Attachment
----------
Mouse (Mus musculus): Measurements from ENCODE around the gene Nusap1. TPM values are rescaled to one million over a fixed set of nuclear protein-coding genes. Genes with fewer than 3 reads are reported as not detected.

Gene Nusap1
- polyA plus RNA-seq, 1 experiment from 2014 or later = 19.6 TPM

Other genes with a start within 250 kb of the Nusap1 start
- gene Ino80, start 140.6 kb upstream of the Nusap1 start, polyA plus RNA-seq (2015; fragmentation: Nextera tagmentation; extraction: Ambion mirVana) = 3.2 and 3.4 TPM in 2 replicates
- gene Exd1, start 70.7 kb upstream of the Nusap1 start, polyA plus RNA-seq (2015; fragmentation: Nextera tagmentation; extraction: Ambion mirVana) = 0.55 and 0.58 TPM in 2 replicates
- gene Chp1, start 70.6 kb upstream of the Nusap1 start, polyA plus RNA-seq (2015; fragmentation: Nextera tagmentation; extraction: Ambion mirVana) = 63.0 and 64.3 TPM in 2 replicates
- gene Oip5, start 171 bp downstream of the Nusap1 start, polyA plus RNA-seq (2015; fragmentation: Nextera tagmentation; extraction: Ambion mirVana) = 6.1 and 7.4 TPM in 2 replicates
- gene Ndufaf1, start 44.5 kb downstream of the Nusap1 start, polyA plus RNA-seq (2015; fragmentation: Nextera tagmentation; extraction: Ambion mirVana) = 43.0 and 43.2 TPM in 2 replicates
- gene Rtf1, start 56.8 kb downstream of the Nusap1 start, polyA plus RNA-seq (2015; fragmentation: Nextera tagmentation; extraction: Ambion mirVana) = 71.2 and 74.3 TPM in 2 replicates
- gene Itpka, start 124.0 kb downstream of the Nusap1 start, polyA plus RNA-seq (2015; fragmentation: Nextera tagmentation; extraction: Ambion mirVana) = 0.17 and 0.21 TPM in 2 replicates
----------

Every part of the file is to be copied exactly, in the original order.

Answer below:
Mouse (Mus musculus): Measurements from ENCODE around the gene Nusap1. TPM values are rescaled to one million over a fixed set of nuclear protein-coding genes. Genes with fewer than 3 reads are reported as not detected.

Gene Nusap1
- polyA plus RNA-seq, 1 experiment from 2014 or later = 19.6 TPM

Other genes with a start within 250 kb of the Nusap1 start
- gene Ino80, start 140.6 kb upstream of the Nusap1 start, polyA plus RNA-seq (2015; fragmentation: Nextera tagmentation; extraction: Ambion mirVana) = 3.2 and 3.4 TPM in 2 replicates
- gene Exd1, start 70.7 kb upstream of the Nusap1 start, polyA plus RNA-seq (2015; fragmentation: Nextera tagmentation; extraction: Ambion mirVana) = 0.55 and 0.58 TPM in 2 replicates
- gene Chp1, start 70.6 kb upstream of the Nusap1 start, polyA plus RNA-seq (2015; fragmentation: Nextera tagmentation; extraction: Ambion mirVana) = 63.0 and 64.3 TPM in 2 replicates
- gene Oip5, start 171 bp downstream of the Nusap1 start, polyA plus RNA-seq (2015; fragmentation: Nextera tagmentation; extraction: Ambion mirVana) = 6.1 and 7.4 TPM in 2 replicates
- gene Ndufaf1, start 44.5 kb downstream of the Nusap1 start, polyA plus RNA-seq (2015; fragmentation: Nextera tagmentation; extraction: Ambion mirVana) = 43.0 and 43.2 TPM in 2 replicates
- gene Rtf1, start 56.8 kb downstream of the Nusap1 start, polyA plus RNA-seq (2015; fragmentation: Nextera tagmentation; extraction: Ambion mirVana) = 71.2 and 74.3 TPM in 2 replicates
- gene Itpka, start 124.0 kb downstream of the Nusap1 start, polyA plus RNA-seq (2015; fragmentation: Nextera tagmentation; extraction: Ambion mirVana) = 0.17 and 0.21 TPM in 2 replicates